Huntsville in Madison County, Alabama — The American South (East South Central)
Each year millions of North American birds return from their southern wintering quarters in south and Central America. The returns of these birds heralds the arrival of spring and perhaps the most exciting time in a birdwatcher's year. At this time, a large number of birds can be seen in fruiting trees, especially after increment weather. Since they nest much further north, many of these transient species are only passing through Alabama.
The open visits and clear views into the tree canopy below this overlook provide a unique vantage to see many birds. Be sure to check this area after a heavy rain in spring when the trees maybe packed with decayed migrants.
Warblers are perhaps the most colorful of all Alabama's birds. These small insectivores are an incredibly diverse group ranging from the chunky Yellow-breasted Chat to the smaller Yellow warbler. The diversity and brilliance of their colors must be seen to be believed.
Vireos are similar in size to the warblers but are not closely related. Vireos have
Two species of tanager are found in Alabama. The male of both these species are striking red, while the females are yellowish green. Scarlet Tanagers are best told by their Jet-black wings, a feature absent from the pure red Summer Tanager.
Although thrushes are not as colorful as many other spring migrants, their glorious voices more than make up for their drab plumage. Five species can be found in Alabama during migration, all of which are separated by subtle differences in the spotting of their breast and patterns of their face.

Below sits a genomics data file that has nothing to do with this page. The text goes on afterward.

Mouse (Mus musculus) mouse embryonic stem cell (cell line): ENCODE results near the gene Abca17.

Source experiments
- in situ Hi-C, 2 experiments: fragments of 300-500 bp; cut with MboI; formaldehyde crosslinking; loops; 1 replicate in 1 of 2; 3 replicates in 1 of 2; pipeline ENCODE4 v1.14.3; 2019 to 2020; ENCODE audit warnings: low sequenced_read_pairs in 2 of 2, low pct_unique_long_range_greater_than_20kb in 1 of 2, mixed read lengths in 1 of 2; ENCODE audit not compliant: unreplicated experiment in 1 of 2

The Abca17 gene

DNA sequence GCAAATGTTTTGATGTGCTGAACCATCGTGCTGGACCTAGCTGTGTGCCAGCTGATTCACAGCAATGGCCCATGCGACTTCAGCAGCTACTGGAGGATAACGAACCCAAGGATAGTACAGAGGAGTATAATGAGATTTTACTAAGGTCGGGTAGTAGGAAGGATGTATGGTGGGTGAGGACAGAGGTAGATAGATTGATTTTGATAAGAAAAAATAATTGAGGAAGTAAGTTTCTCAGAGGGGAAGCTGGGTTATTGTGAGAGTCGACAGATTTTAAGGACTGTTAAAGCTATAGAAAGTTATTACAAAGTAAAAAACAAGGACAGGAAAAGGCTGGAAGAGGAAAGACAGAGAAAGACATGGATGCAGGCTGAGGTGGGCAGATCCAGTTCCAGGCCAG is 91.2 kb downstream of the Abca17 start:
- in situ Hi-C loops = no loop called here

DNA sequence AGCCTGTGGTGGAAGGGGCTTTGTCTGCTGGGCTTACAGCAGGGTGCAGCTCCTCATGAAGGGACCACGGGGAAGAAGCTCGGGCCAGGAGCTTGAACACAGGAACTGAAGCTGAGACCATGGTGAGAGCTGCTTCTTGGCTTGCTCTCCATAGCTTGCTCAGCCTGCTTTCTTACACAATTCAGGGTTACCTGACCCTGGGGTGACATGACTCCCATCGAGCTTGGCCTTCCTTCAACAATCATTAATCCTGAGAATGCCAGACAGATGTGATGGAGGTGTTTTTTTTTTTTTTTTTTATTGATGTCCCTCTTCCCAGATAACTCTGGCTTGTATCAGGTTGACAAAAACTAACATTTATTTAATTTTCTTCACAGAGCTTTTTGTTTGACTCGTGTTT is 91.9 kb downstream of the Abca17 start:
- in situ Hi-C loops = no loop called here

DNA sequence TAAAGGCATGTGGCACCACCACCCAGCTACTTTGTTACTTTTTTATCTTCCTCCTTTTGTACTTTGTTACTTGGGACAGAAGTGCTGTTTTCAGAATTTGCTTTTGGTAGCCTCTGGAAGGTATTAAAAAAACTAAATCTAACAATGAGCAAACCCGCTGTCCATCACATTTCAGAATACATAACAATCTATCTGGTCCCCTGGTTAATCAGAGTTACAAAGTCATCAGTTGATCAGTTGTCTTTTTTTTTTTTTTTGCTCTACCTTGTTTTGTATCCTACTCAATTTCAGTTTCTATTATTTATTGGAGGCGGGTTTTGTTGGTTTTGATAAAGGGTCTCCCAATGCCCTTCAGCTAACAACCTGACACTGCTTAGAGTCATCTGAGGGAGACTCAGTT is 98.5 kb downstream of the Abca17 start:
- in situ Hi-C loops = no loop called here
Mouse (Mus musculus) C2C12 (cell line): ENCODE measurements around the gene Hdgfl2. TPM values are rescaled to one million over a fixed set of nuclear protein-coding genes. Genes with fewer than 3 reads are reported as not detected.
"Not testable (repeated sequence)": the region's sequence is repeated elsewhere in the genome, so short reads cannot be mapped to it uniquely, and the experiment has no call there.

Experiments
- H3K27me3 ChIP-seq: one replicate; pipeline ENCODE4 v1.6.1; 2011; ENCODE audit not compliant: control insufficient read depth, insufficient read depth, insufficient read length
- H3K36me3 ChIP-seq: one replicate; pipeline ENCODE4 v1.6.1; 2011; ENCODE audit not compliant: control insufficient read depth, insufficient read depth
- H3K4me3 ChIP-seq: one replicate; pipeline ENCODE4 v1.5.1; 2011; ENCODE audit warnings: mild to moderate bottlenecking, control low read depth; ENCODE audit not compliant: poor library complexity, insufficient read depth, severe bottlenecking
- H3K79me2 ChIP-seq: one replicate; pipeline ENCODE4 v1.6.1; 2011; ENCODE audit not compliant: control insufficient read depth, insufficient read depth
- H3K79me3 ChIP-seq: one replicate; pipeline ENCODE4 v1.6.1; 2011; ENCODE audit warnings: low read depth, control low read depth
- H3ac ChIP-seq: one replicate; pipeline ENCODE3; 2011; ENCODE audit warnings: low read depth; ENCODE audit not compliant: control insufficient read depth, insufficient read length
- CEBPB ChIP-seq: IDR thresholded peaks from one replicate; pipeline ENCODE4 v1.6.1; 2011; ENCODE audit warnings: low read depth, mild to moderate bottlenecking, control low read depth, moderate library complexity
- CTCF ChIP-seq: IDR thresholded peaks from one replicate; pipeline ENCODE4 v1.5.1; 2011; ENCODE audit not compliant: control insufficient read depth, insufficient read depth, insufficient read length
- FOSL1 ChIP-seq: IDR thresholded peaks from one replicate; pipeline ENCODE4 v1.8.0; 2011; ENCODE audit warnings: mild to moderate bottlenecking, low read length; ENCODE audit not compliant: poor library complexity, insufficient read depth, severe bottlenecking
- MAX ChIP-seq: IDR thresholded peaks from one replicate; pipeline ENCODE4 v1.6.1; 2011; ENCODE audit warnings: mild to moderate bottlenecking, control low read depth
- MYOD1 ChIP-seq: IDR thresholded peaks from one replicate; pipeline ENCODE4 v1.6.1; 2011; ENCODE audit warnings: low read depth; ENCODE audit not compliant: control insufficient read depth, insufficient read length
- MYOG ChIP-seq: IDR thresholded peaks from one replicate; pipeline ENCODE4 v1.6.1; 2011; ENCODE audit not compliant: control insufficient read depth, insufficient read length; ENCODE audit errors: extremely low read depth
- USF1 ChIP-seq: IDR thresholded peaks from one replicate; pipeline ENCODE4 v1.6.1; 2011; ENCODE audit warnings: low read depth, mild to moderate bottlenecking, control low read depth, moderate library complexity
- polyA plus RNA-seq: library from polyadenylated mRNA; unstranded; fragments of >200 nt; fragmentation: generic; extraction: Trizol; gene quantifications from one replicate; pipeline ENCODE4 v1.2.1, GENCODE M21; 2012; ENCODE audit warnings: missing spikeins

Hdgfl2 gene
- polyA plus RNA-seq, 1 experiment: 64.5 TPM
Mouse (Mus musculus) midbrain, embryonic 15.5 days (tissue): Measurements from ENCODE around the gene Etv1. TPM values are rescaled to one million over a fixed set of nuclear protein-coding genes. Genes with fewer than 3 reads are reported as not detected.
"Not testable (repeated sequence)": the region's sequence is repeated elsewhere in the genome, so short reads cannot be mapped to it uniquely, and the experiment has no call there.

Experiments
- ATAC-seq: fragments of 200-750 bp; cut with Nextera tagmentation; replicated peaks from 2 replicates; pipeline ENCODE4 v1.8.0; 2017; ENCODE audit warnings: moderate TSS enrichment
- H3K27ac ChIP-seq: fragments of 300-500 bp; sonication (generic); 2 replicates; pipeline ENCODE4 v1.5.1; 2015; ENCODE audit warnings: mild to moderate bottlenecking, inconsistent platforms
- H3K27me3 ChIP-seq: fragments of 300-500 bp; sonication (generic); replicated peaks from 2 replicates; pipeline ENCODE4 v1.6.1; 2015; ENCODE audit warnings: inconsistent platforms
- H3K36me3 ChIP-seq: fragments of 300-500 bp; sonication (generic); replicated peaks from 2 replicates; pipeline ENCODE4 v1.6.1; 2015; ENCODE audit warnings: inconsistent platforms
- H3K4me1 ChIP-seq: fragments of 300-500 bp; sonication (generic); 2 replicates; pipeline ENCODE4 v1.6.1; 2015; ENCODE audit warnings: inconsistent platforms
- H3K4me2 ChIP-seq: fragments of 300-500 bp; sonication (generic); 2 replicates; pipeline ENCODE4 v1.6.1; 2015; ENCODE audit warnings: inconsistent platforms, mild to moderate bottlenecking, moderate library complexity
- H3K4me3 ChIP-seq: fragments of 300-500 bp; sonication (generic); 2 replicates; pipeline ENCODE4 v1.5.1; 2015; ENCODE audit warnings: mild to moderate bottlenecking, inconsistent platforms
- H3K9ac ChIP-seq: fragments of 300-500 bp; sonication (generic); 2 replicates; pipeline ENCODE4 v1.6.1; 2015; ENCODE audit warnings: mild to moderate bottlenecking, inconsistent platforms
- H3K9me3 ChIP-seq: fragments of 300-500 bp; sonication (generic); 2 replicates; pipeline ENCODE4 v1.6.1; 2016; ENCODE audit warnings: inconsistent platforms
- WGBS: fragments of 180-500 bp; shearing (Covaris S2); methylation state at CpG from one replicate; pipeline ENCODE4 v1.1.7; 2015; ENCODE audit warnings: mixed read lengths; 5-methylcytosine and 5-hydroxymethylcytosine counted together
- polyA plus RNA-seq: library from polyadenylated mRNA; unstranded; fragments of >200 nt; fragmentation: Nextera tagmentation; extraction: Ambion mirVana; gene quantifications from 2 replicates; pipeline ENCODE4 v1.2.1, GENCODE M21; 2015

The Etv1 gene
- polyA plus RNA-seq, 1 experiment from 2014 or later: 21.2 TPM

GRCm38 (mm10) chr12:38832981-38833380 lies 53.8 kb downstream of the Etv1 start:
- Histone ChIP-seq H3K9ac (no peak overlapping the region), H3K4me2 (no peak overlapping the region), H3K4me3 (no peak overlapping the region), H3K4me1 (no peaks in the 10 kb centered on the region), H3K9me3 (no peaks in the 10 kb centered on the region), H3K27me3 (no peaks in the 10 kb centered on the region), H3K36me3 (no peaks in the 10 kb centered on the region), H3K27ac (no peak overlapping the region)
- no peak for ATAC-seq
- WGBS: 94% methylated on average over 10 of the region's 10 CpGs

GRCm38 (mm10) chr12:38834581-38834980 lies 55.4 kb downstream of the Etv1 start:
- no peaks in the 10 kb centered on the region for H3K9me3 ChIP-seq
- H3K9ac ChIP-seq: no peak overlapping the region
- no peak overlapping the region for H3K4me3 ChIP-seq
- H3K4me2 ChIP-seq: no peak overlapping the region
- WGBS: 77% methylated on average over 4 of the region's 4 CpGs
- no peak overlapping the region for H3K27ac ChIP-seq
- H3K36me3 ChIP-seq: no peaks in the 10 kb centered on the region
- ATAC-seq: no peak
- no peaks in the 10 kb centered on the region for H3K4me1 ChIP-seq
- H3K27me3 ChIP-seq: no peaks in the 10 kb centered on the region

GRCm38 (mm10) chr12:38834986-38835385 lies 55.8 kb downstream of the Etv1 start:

Declining Neotropical Migrants
North American songbirds that winter south of the border are known as Neotropical migrants.
Populations of these birds have declined in recent for a number of reasons including:
Birds are losing their habitat hemisphere wide-from the wintering grounds in the south, through out their migratory areas to breeding ground in the north.
As habitats are lost and become increasing fragmented, threats to adult birds and their young increase.
Migration itself can also be hazardous as these birds fly thousands of miles hoping to find enough food along the way to sustain their journey.
Another major threat to these birds is free-ranging house cats which may kill thousands of songbirds each year. This has led to recent campaigns for owners to keep their cats indoors.
Location. 34° 44.855′ N, 86° 30.672′ W. Marker is in Huntsville, Alabama, in Madison County. Marker is on Bankhead Parkway Northeast. Touch for map. Marker is located in Monte Sano State Park at the overlook at Bird Site #29. Marker is at or near this postal address: 5105 Nolen Ave SE, Huntsville AL 35801, United States of America. Touch for directions.
Other nearby markers. At least 8 other markers are within 3 miles of this marker, measured as the crow flies. Monte Sano Railway (approx. 0.4 miles away); Lowell M. Anderson (approx. one mile away); Historic Viduta / Hotel Monte Sano (approx. 1.2 miles away); Hotel Monte Sano (approx. 1.3 miles away); Civilian Conservation Corps (approx. 1.7 miles away); Harris Hill Cemetery (approx. 2.3 miles away); Trough Springs (approx. 2.4 miles away); Burritt Museum (approx. 2.4 miles away). Touch for a list and map of all markers in Huntsville.
Categories. • Animals • Environment •
More. Search the internet for Spring Migration.
Credits. This page was last revised on August 3, 2017. This page originally submitted on July 29, 2017, by Sandra Hughes of Killen, Usa. This page has been viewed 151 times since then and 23 times this year. Photos: 1, 2. submitted on July 29, 2017, by Sandra Hughes of Killen, Usa. • Bill Pfingsten was the editor who published this page.
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